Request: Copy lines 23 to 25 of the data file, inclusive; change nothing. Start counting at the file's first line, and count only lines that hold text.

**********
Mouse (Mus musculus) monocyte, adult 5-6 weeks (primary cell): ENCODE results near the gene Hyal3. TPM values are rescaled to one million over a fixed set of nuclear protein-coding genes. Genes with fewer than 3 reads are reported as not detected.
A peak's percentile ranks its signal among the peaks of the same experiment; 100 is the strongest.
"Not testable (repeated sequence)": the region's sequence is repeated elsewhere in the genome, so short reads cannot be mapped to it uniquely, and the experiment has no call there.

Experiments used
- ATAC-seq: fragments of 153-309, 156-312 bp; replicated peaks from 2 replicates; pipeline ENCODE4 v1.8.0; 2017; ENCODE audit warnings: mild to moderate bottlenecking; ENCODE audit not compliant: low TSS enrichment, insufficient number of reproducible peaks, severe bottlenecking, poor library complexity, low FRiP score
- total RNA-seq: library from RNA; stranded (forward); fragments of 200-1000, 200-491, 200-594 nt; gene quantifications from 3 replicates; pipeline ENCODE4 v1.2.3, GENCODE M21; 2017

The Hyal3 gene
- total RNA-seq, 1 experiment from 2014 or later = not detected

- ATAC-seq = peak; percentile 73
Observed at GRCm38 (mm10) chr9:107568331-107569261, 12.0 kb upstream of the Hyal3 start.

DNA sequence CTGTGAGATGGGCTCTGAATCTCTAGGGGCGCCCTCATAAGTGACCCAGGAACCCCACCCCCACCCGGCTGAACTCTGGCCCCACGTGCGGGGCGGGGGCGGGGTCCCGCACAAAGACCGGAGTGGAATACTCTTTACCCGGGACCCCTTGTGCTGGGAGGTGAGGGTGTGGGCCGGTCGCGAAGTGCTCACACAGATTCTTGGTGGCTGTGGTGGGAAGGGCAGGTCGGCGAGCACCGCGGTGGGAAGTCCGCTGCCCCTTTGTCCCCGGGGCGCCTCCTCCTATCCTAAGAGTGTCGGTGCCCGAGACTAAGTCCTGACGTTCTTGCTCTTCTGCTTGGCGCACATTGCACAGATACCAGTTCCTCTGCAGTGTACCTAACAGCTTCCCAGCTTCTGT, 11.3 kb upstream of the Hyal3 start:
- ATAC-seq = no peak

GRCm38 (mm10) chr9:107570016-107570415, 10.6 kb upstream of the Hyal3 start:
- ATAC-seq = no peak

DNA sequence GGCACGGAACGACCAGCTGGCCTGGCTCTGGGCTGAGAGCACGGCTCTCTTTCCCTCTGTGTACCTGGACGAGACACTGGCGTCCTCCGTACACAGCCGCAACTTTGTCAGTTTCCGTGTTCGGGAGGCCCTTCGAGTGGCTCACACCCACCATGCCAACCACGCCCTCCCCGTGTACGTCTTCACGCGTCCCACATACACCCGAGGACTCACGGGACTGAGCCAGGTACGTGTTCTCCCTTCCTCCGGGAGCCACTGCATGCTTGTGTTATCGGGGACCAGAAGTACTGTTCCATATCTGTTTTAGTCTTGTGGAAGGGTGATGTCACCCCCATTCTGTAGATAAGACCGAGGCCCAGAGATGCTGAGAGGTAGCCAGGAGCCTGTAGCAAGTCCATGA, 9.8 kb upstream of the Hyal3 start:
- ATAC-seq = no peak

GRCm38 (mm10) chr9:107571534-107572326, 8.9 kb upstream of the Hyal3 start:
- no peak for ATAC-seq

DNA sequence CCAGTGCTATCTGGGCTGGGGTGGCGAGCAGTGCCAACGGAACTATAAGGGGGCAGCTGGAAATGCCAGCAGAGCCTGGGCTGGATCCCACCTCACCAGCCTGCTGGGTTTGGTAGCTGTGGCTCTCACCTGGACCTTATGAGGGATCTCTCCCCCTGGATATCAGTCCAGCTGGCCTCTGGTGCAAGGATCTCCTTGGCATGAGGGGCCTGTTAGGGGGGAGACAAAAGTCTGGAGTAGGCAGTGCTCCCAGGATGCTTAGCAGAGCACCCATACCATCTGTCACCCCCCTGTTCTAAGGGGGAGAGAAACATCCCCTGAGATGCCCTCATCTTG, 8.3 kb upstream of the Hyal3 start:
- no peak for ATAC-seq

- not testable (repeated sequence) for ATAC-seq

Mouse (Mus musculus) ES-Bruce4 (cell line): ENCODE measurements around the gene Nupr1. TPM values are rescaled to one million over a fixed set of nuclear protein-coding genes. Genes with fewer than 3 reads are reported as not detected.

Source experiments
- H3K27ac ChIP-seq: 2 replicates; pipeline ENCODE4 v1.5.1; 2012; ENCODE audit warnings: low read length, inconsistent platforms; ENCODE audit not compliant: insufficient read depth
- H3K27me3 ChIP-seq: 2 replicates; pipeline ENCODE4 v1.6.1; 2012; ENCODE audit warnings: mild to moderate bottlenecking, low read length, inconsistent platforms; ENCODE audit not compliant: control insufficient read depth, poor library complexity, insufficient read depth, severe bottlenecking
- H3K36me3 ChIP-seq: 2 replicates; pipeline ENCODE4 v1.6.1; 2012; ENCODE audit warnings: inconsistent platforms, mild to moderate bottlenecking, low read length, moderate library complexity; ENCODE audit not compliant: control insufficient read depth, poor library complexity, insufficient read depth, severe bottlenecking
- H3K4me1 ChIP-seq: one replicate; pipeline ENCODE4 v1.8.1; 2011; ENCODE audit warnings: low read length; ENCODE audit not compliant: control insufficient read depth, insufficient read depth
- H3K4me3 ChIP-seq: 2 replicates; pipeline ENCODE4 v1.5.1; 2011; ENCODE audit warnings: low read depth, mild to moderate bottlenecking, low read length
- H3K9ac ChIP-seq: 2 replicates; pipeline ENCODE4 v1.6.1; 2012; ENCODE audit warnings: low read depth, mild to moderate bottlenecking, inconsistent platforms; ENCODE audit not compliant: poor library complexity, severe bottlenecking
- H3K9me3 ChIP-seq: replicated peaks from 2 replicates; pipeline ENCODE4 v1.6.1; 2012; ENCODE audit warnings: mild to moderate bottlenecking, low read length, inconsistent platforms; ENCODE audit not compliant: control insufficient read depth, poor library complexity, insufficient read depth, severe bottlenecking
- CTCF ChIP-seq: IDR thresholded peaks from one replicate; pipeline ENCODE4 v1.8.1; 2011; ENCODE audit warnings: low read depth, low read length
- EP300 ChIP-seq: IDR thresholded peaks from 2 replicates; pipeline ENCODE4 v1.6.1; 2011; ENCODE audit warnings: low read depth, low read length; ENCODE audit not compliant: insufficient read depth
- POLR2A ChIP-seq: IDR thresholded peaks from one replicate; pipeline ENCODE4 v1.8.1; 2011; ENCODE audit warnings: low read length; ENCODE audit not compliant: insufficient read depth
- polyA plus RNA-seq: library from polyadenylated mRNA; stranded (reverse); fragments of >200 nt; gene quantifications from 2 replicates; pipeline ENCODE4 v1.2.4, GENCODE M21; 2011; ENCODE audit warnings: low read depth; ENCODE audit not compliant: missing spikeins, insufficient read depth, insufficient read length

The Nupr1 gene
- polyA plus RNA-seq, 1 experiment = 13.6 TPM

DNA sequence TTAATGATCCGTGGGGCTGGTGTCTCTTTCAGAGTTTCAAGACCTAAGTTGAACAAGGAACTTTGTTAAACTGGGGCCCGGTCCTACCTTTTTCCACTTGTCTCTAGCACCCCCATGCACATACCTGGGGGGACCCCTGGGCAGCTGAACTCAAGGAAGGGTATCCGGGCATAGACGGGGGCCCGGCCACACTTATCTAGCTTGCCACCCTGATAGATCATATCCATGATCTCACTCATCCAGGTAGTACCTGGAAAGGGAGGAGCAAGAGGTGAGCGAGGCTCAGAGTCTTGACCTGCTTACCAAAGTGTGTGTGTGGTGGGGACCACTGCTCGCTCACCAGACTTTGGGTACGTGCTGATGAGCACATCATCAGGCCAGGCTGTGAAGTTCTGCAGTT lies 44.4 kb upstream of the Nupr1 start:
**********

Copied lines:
Source experiments
- H3K27ac ChIP-seq: 2 replicates; pipeline ENCODE4 v1.5.1; 2012; ENCODE audit warnings: low read length, inconsistent platforms; ENCODE audit not compliant: insufficient read depth
- H3K27me3 ChIP-seq: 2 replicates; pipeline ENCODE4 v1.6.1; 2012; ENCODE audit warnings: mild to moderate bottlenecking, low read length, inconsistent platforms; ENCODE audit not compliant: control insufficient read depth, poor library complexity, insufficient read depth, severe bottlenecking